Though Biden only mentioned China once in his acceptance speech at the Democratic National Convention last week, he has repeatedly condemned Trump for being weak on China. He’s called Xi a “thug” and his campaign ads have claimed Trump hasn’t held China accountable for the spread of the pandemic, amid suggestions Chinese officials covered up the initial outbreak.
In the Democrats’ sweeping 92-page party platform outlining policies including health care, climate change and the economy, China is mentioned 22 times. The document outlines how “Democrats will take aggressive action against China or any other country that tries to undercut American manufacturing,” work with “allies to stand up to China,” condemn “China’s mass internment of Uyghurs and other ethnic minorities” in Xinjiang, and enforce sanctions on entities “responsible for undercutting Hong Kong’s autonomy.”
Biden wrote in a Foreign Affairs article earlier this year that, “China can’t afford to ignore more than half the global economy. That gives us substantial leverage to shape the rules of the road on everything from the environment to labor, trade, technology, and transparency, so they continue to reflect democratic interests and values.”
Susan Shirk, chair of the 21st Century China Center at UC San Diego and former Deputy Assistant Secretary of State during the Clinton administration, said China has “lost a lot of friends in Asia” by using its economic power to coerce other countries into endorsing the Chinese line. “If there is a Biden administration, building a stronger coalition in Asia will be a lot easier.”
But whereas a Biden presidency would be challenging for Beijing, Trump presents something altogether different for risk-averse leaders in Beijing: volatility.
In a recent US intelligence report compiled by top official Evanina, Trump’s “unpredictability” was cited as a reason why China would prefer Biden.
When Trump first took office, he sang Xi’s praises after they dined together at his Mar-a-Lago estate in Florida. But that hasn’t stopped him alternating between aiming threats at China and announcing that he and Xi “love each other.”
Experts say that this type of unpredictability increases the risk of military escalation, in areas where interests overlap, such as the South China Sea, East China Sea, and Taiwan.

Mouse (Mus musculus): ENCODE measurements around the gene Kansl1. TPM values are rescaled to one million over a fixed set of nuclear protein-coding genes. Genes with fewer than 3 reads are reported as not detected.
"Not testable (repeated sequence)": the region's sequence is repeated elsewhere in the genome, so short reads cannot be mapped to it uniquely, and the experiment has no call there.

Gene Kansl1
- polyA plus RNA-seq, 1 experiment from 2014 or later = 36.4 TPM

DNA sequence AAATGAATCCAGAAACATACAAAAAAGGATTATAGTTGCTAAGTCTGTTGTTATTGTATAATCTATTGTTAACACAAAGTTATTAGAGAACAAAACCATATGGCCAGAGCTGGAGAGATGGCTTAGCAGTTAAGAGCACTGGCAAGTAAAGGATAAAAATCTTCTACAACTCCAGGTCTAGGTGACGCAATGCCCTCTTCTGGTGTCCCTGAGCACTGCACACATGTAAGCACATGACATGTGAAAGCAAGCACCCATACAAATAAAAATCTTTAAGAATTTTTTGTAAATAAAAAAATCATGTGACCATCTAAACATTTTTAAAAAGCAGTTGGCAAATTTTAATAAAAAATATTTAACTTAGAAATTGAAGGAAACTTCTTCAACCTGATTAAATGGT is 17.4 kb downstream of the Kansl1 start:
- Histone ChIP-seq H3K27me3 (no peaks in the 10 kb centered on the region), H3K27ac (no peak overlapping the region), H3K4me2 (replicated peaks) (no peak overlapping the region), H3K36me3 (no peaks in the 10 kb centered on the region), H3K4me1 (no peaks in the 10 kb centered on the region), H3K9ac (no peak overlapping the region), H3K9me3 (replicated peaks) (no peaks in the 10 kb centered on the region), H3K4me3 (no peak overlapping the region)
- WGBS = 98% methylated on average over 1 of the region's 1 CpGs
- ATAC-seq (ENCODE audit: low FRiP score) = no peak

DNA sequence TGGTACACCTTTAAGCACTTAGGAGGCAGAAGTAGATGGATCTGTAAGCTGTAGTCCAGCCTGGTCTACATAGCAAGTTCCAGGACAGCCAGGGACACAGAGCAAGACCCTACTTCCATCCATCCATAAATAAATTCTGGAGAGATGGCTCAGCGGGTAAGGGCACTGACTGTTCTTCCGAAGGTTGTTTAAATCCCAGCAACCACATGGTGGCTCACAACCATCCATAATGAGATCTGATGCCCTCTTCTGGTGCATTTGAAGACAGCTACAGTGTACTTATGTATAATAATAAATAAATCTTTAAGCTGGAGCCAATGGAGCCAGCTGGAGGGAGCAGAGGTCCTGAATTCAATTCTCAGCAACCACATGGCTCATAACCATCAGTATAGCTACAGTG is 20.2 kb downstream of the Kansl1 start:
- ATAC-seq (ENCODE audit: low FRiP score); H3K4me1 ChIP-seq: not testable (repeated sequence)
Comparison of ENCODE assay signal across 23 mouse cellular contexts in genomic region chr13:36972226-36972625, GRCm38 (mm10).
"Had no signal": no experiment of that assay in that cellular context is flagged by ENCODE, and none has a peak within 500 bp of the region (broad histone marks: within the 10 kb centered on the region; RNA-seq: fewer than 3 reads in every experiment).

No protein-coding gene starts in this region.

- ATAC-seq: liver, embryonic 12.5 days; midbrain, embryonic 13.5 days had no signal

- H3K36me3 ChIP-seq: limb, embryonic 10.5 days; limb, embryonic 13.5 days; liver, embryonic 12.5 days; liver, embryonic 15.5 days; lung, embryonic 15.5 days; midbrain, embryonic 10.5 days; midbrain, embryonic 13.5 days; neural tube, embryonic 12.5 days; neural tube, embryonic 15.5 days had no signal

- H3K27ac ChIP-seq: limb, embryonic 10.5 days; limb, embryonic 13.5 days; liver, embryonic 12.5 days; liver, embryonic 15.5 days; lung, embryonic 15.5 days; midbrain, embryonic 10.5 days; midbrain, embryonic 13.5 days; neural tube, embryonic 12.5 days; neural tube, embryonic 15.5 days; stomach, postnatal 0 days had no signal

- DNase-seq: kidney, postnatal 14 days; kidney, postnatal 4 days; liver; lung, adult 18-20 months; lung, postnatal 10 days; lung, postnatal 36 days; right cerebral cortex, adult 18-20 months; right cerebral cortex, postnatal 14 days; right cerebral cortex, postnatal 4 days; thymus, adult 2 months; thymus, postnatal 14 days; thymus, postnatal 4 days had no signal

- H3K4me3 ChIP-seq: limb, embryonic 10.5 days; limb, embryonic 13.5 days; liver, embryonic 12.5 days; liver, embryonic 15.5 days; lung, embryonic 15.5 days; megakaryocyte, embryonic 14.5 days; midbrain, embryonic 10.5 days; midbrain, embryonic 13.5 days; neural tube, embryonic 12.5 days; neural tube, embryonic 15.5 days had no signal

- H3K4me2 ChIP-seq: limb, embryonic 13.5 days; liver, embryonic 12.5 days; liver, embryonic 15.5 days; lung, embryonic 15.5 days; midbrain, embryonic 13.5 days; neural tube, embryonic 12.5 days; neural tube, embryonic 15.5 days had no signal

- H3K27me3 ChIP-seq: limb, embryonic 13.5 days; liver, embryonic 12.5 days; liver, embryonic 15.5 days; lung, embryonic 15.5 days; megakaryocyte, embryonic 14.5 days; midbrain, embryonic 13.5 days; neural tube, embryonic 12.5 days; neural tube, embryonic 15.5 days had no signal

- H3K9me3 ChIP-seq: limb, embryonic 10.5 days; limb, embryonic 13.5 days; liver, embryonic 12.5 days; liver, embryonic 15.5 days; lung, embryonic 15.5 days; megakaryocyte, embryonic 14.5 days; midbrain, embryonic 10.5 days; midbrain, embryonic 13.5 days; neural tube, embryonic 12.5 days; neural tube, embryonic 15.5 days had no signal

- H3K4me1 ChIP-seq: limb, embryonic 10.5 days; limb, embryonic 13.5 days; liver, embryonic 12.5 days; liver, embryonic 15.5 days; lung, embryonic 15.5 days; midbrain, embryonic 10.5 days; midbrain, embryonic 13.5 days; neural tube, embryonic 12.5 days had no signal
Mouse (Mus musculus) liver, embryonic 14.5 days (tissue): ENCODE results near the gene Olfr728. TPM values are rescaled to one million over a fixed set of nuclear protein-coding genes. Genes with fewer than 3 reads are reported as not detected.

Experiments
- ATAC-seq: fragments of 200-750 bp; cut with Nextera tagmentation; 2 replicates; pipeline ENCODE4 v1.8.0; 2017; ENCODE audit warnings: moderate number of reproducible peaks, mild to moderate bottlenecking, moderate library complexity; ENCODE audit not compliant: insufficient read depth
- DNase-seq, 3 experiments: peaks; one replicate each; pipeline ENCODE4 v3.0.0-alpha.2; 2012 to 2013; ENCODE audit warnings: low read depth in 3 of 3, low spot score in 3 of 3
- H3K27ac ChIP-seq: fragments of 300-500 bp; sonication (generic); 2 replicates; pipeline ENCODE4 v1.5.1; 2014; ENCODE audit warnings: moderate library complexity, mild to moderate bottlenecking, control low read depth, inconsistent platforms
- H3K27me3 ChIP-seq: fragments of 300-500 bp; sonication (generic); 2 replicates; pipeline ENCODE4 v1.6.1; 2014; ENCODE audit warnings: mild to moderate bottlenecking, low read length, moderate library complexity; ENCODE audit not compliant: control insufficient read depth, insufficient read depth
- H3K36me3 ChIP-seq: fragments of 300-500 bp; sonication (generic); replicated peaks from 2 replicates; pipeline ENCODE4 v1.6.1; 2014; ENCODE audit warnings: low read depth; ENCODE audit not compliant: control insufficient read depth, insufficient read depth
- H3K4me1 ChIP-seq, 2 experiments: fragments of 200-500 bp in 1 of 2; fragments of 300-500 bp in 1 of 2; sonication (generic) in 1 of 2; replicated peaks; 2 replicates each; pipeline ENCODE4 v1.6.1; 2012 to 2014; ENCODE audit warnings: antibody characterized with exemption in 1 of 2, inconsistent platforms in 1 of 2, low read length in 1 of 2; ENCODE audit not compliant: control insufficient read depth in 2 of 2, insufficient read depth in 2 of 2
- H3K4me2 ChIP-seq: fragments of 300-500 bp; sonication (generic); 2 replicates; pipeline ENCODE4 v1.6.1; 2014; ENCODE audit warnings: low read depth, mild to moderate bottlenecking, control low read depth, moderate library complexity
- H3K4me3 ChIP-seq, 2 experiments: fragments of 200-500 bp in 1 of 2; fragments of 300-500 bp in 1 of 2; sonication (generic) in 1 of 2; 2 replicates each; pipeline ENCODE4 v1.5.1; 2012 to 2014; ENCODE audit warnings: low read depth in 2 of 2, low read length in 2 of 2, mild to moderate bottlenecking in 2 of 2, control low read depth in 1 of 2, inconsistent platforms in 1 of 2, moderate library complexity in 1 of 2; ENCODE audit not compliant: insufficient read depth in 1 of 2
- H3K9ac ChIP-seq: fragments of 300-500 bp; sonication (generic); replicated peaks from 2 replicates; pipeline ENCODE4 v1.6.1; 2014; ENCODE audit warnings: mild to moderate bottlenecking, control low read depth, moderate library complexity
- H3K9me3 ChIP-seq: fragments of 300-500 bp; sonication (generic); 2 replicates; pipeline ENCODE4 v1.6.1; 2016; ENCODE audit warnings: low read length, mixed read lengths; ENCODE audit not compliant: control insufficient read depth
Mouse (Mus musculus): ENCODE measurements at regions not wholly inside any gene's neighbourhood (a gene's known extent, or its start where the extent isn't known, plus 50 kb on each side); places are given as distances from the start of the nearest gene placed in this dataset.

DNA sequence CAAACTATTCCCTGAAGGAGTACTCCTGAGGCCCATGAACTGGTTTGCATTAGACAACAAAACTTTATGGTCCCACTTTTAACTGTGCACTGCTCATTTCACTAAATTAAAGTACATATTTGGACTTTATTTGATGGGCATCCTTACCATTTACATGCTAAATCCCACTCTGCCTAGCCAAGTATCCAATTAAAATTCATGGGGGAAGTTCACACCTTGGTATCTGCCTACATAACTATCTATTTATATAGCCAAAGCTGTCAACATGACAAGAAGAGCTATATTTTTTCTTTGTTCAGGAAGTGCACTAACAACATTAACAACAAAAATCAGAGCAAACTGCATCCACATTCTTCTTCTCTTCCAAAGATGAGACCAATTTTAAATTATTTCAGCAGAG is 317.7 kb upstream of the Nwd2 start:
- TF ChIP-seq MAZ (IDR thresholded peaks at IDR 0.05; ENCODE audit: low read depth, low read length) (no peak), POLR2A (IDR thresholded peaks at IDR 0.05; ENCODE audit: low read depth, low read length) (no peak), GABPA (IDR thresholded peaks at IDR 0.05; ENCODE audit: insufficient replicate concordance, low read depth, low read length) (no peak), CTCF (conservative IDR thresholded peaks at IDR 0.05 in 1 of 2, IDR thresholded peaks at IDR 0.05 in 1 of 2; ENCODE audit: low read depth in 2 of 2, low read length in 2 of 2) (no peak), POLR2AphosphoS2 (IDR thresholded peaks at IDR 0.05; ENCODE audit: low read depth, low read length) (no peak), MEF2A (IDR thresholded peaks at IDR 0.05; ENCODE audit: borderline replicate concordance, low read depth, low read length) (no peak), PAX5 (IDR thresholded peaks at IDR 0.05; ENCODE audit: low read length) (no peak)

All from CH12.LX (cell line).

“We do not have a good communications and crisis prevention with China the way we had with the Soviet Union during the Cold War,” Shirk said. “So it’s a very dangerous situation.”
Chinese state media has called Biden “smoother” to deal with, creating room to cooperate on major international issues like climate change and nuclear non-proliferation. Henry Wang, an adviser to China’s cabinet and founder of the Center for Globalization, said that under a Biden administration, there would be more opportunities for dialogue.
Pei said the split in Chinese attitudes toward Trump and Biden depend on whether officials in Beijing are taking a short- or long-term view. Those who take a long-term view prefer Trump, since they view him as being incompetent and unable to get allies on board, thus giving China more room to maneuver. Another four years of Trump would lead to more internal divisions within America, reducing its ability to successfully wage a long-term struggle against China, Pei said.
“The Biden administration can devise a long-term strategy that is sustainable, that is multilateral with ally support, that will actually contain Chinese power, much more effectively for the next two to three decades,” Pei said.
Those focused on the near-term would prefer Biden, since he would put a pause in the rapidly deteriorating relations. “A Biden administration will most likely have a pause in what I call this demolition process, Pei said. “It’s not in the US’ fundamental interest to demolish the most important relationship in the world.”